Alcohol Use Disorder

Alcohol Use Disorder (AUD) is a medical condition characterized by an impaired ability to control alcohol consumption, regardless of any negative effects it may have on the user. It also leads the user to drink more alcohol to achieve the same effects.

People with AUD often experience unpleasant withdrawal symptoms when they stop drinking. Symptoms of alcohol withdrawal include nausea, a rapid heartbeat, problems sleeping, and anxiety. Alcohol withdrawal can even lead to hallucinations or seizures.

There are a number of factors that increase the risk of AUD. One such risk factor is starting to drink at a young age. Some addiction research has shown that those who started drinking before the age of fifteen were five times more likely to develop AUD than those who waited until they were twenty-one. A family history of alcohol problems, as well as certain genetic predispositions, also ranked as influencing factors.

Liver disease is another potential consequence of AUD. Those who drink alcohol to excess can suffer from liver damage due to inflammation and scarring.

Substance Use Disorder

Substance use disorder (SUD), like AUD, is a mental disorder that affects a person’s ability to control their drug use. Up to half of the people suffering from SUD experience a co-occurring mental health disorder, and may use drugs as a means to help cope in the short term. Co-occurring mental health disorders include anxiety, depression, and attention deficit hyperactivity disorder (ADHD), as well as many others.Treatment for Co-Occurring Alcoholism and Molly Addiction

For those suffering as a result of abusing MDMA and alcohol, there are a number of treatment options available.

One of the most important steps for someone suffering from MDMA and alcohol abuse is to speak to someone about it. Finding the right solution for the right situation begins with seeking medical help.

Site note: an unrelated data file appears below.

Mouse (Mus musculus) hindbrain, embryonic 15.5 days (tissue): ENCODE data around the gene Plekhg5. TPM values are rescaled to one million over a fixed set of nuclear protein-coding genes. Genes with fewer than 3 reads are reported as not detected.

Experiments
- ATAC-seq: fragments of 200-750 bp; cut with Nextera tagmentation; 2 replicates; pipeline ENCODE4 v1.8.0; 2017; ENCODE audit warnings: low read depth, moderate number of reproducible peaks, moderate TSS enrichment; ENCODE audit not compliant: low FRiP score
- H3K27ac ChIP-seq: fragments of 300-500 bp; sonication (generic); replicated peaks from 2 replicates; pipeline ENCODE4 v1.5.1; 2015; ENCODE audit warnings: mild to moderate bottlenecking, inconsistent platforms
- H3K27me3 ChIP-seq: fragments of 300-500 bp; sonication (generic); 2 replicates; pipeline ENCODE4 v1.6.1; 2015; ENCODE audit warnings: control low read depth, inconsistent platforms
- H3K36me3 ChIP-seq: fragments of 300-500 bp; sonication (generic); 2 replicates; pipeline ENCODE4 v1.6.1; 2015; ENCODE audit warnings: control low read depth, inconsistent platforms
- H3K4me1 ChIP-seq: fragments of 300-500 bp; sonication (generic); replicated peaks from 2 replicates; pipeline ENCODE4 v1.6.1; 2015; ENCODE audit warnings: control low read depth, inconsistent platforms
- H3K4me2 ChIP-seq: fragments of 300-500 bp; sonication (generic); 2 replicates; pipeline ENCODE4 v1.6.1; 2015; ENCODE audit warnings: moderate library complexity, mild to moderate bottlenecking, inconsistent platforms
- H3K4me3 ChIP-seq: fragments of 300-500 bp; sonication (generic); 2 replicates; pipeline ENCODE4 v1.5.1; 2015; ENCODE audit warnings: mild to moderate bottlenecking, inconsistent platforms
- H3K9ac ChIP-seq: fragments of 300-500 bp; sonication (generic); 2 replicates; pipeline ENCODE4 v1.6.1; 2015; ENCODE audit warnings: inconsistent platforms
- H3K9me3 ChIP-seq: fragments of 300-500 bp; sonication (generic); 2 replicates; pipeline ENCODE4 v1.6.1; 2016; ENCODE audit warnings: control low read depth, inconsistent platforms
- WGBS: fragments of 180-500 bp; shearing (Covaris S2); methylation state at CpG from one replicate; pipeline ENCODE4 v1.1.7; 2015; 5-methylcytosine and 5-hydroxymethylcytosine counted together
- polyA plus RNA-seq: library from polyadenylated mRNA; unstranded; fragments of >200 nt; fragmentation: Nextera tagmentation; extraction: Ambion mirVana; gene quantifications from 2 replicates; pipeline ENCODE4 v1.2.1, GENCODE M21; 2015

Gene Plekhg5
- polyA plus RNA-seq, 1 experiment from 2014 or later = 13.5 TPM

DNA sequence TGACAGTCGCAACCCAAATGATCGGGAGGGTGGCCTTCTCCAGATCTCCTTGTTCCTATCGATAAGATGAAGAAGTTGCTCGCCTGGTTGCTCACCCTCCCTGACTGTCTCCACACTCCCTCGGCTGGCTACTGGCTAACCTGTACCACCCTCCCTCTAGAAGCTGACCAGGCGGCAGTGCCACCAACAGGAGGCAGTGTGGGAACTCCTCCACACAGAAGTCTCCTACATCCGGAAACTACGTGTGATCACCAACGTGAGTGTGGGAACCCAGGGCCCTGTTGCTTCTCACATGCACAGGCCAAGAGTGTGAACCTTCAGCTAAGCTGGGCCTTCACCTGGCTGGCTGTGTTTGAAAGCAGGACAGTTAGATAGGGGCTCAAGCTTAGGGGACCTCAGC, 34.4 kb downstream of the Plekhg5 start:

Addiction treatment may take place in an inpatient or outpatient environment and can involve therapies, support groups, and medicine.

Available Treatments for Drug and Alcohol Abuse

Substance use disorder (SUD), like AUD, can be treated with Cognitive Behavior Therapy, or CBT. CBT is a kind of therapy where people talk through and challenge their own destructive thoughts and behaviors in order to better cope with tough situations.

Dialectic Behavior Therapy (DBT) is another kind of talk therapy whereby certain concepts of mindfulness and awareness are utilized to help people deal with intense emotions. This in turn can help replace drugs as a coping mechanism for people suffering from poor mental health.

The US Food and Drug Administration currently approved a number of medications to help combat alcoholism:

  • Naltrexone – helps reduce binge drinking
  • Disulfiram – inhibits the ability to metabolize alcohol, which can discourage drinking due to the accompanied nausea
  • Acamprosate – can help maintain abstinence

Group therapies, such as support groups and therapeutic communities, can also help those suffering from substance abuse.Sometimes just hearing from someone else who is also affected by combining MDMA and alcohol can be the spark needed to make positive changes.

If you are worried about your or a loved one’s MDMA and alcohol abuse then don’t worry, help is out there. Taking the first step towards a better life can start with a simple conversation.

Detox programs like the ones offered at Cornerstone treatment centers start with a personalized treatment plan. Treatments offered can take you all the way from inpatient drug rehab to relapse prevention therapy.

Cornerstone even offers Extended Care Programs (ECP) which have been designed to bridge the gap between drug and alcohol treatment and a return to normal life.

Alcohol and drug abuse don’t have to cost you your health or happiness. A tailor-made solution for your individual circumstances is out there, waiting for you to walk through the door.